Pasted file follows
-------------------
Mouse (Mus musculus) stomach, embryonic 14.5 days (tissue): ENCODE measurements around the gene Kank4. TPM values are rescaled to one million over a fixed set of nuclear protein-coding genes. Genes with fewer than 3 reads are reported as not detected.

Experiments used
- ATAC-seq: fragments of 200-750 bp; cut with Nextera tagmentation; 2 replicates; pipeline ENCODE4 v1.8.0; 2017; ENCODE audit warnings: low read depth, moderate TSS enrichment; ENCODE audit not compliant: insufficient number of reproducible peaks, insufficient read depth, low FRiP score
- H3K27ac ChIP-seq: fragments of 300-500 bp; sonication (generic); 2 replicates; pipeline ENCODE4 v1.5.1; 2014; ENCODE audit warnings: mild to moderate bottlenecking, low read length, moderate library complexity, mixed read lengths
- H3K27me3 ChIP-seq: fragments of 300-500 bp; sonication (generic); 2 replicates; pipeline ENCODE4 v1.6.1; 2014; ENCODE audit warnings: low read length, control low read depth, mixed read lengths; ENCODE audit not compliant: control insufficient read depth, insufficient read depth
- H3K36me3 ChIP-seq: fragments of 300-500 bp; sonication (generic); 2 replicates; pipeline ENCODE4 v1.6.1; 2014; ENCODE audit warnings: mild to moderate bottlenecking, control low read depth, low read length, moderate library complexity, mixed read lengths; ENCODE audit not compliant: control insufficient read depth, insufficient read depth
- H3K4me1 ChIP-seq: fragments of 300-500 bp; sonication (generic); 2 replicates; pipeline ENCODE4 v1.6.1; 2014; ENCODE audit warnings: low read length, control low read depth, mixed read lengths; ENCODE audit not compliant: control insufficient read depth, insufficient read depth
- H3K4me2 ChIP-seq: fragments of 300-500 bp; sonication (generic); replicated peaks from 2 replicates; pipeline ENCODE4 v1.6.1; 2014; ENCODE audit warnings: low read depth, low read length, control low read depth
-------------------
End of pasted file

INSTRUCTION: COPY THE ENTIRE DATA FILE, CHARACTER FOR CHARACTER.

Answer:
Mouse (Mus musculus) stomach, embryonic 14.5 days (tissue): ENCODE measurements around the gene Kank4. TPM values are rescaled to one million over a fixed set of nuclear protein-coding genes. Genes with fewer than 3 reads are reported as not detected.

Experiments used
- ATAC-seq: fragments of 200-750 bp; cut with Nextera tagmentation; 2 replicates; pipeline ENCODE4 v1.8.0; 2017; ENCODE audit warnings: low read depth, moderate TSS enrichment; ENCODE audit not compliant: insufficient number of reproducible peaks, insufficient read depth, low FRiP score
- H3K27ac ChIP-seq: fragments of 300-500 bp; sonication (generic); 2 replicates; pipeline ENCODE4 v1.5.1; 2014; ENCODE audit warnings: mild to moderate bottlenecking, low read length, moderate library complexity, mixed read lengths
- H3K27me3 ChIP-seq: fragments of 300-500 bp; sonication (generic); 2 replicates; pipeline ENCODE4 v1.6.1; 2014; ENCODE audit warnings: low read length, control low read depth, mixed read lengths; ENCODE audit not compliant: control insufficient read depth, insufficient read depth
- H3K36me3 ChIP-seq: fragments of 300-500 bp; sonication (generic); 2 replicates; pipeline ENCODE4 v1.6.1; 2014; ENCODE audit warnings: mild to moderate bottlenecking, control low read depth, low read length, moderate library complexity, mixed read lengths; ENCODE audit not compliant: control insufficient read depth, insufficient read depth
- H3K4me1 ChIP-seq: fragments of 300-500 bp; sonication (generic); 2 replicates; pipeline ENCODE4 v1.6.1; 2014; ENCODE audit warnings: low read length, control low read depth, mixed read lengths; ENCODE audit not compliant: control insufficient read depth, insufficient read depth
- H3K4me2 ChIP-seq: fragments of 300-500 bp; sonication (generic); replicated peaks from 2 replicates; pipeline ENCODE4 v1.6.1; 2014; ENCODE audit warnings: low read depth, low read length, control low read depth